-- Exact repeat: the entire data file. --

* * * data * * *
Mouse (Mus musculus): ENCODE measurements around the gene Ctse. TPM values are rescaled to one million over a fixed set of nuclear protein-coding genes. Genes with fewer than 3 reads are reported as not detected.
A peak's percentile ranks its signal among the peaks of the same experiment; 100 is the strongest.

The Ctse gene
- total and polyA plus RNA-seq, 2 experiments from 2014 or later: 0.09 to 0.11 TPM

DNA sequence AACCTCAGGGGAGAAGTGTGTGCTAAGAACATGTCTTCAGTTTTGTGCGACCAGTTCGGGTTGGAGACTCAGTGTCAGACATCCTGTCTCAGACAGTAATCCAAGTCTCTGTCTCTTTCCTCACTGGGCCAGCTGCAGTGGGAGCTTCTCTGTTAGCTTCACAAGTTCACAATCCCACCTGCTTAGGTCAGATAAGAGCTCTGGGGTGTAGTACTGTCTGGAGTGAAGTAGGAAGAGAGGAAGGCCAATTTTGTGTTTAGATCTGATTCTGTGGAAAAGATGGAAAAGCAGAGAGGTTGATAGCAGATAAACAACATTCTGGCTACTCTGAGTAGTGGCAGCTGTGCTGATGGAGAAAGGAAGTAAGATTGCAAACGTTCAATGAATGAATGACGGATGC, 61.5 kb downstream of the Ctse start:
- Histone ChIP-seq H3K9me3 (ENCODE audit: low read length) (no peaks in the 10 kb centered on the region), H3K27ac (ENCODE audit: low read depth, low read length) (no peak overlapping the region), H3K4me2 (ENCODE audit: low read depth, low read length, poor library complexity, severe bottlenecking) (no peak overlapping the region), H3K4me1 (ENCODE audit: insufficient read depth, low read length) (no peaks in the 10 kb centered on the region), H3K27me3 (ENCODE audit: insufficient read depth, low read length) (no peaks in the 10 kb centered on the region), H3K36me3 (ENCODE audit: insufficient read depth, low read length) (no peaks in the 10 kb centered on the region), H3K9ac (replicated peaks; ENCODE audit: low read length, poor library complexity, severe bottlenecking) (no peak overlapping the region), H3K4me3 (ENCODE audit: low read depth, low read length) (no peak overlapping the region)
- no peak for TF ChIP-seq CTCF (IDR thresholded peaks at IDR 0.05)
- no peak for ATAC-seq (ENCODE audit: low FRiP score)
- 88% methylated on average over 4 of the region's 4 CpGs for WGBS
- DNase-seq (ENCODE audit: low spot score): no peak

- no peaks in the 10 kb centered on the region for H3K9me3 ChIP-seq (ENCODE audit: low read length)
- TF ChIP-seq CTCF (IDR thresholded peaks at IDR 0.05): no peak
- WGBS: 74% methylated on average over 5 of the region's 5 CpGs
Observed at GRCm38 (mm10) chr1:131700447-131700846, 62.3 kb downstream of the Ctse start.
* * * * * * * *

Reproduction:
Mouse (Mus musculus): ENCODE measurements around the gene Ctse. TPM values are rescaled to one million over a fixed set of nuclear protein-coding genes. Genes with fewer than 3 reads are reported as not detected.
A peak's percentile ranks its signal among the peaks of the same experiment; 100 is the strongest.

The Ctse gene
- total and polyA plus RNA-seq, 2 experiments from 2014 or later: 0.09 to 0.11 TPM

DNA sequence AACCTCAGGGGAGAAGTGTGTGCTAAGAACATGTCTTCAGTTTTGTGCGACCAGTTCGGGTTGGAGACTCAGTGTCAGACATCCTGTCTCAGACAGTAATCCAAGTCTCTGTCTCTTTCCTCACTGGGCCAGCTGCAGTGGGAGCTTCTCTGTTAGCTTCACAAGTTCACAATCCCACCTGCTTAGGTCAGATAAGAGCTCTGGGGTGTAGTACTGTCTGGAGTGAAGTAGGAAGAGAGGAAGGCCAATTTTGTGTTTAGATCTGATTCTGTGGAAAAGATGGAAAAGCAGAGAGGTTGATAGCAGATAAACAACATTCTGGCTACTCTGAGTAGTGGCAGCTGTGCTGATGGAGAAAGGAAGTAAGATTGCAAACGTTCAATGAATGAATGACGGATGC, 61.5 kb downstream of the Ctse start:
- Histone ChIP-seq H3K9me3 (ENCODE audit: low read length) (no peaks in the 10 kb centered on the region), H3K27ac (ENCODE audit: low read depth, low read length) (no peak overlapping the region), H3K4me2 (ENCODE audit: low read depth, low read length, poor library complexity, severe bottlenecking) (no peak overlapping the region), H3K4me1 (ENCODE audit: insufficient read depth, low read length) (no peaks in the 10 kb centered on the region), H3K27me3 (ENCODE audit: insufficient read depth, low read length) (no peaks in the 10 kb centered on the region), H3K36me3 (ENCODE audit: insufficient read depth, low read length) (no peaks in the 10 kb centered on the region), H3K9ac (replicated peaks; ENCODE audit: low read length, poor library complexity, severe bottlenecking) (no peak overlapping the region), H3K4me3 (ENCODE audit: low read depth, low read length) (no peak overlapping the region)
- no peak for TF ChIP-seq CTCF (IDR thresholded peaks at IDR 0.05)
- no peak for ATAC-seq (ENCODE audit: low FRiP score)
- 88% methylated on average over 4 of the region's 4 CpGs for WGBS
- DNase-seq (ENCODE audit: low spot score): no peak

- no peaks in the 10 kb centered on the region for H3K9me3 ChIP-seq (ENCODE audit: low read length)
- TF ChIP-seq CTCF (IDR thresholded peaks at IDR 0.05): no peak
- WGBS: 74% methylated on average over 5 of the region's 5 CpGs
Observed at GRCm38 (mm10) chr1:131700447-131700846, 62.3 kb downstream of the Ctse start.